The Future of the Novel
First published in The Guardian
‘When Steven Spielberg was making Minority Report – have you even seen Minority Report?’
I told Graham that, yes, I’d seen Minority Report, but hadn’t really liked it much. He looked carefully at me and pursed his lips slightly before continuing. ‘Okay, fair enough. Anyway, three years before filming started he invited a team of 16 experts to a secret location in Santa Monica where he asked them to brainstorm out the year 2054 for him. Experts at predicting the future.’
‘Any science fiction writers?’ I asked, and sipped some tea.
‘Were you invited?’ I asked, thinking that if he had been, then I’d SO come to the right place with this one.
‘No,’ he responded, incredulous. ‘I wasn’t invited. Don’t you think I’d have told you by now if I’d been involved in the making of a Steven Spielberg film? I mean – I mean don’t you think that small piece of CVness would have crept out by now?’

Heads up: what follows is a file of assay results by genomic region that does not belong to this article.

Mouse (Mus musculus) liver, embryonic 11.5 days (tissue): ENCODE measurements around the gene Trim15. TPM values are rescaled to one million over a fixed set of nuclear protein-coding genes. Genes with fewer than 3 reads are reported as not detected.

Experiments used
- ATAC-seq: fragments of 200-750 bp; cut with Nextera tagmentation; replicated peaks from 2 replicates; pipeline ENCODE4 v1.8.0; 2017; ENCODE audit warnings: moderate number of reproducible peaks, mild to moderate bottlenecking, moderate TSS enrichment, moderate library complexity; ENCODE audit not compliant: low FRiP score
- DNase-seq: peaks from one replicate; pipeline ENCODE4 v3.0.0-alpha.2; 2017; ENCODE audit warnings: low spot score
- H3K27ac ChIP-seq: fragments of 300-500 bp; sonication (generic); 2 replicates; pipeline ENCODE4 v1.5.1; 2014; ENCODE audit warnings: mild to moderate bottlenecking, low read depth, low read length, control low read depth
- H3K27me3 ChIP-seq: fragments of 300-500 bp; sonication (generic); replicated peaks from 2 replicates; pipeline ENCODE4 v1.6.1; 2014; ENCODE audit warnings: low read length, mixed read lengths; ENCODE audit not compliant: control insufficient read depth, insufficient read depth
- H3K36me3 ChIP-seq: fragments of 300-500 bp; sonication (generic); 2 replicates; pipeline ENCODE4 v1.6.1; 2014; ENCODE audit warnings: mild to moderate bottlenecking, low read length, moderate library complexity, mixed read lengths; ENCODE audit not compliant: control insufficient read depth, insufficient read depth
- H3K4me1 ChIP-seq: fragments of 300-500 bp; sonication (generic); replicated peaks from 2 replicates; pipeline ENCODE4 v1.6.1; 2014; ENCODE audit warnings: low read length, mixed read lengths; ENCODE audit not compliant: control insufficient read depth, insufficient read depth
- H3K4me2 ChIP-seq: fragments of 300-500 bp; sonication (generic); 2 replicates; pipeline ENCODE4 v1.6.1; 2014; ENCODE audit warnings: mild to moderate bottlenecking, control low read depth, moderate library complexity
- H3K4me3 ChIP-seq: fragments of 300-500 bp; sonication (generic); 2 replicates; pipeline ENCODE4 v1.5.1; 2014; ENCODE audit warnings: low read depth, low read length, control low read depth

‘Gray?’ I prompted gently, sensing an episode. ‘Gray? Don’t lose your hair.’ He seemed to calm. I waited a beat. ‘What’s left of it.’
Graham was testy. He’d been like that since I arrived because I’d been commissioned to write this piece in The Guardian about the future of novels, or novel-writing, or whatever, and not him, when I’m the author of slightly satirical black comedies and he’s a science-fiction writer and therefore an ‘explorer of the boundaries of an unwritten future’, or something – whatever it is he quotes me over tea in his kitchen when we should be writing our respective books. Our novels. Me, my slightly satirical black comedies; him, grand, boundary-exploring space operas that don’t sell nearly as well as the ‘Time Doorz’ series he writes for teenagers. Creatively dissatisfied as he is he doesn’t do too badly out of it, just between you and me. He’s full-time, writes from home every day; I’m still at the juggling phase.
He was also pissed off because having been given the gig I’d scooted over to his place asking him what to write. Like, did I have no shame?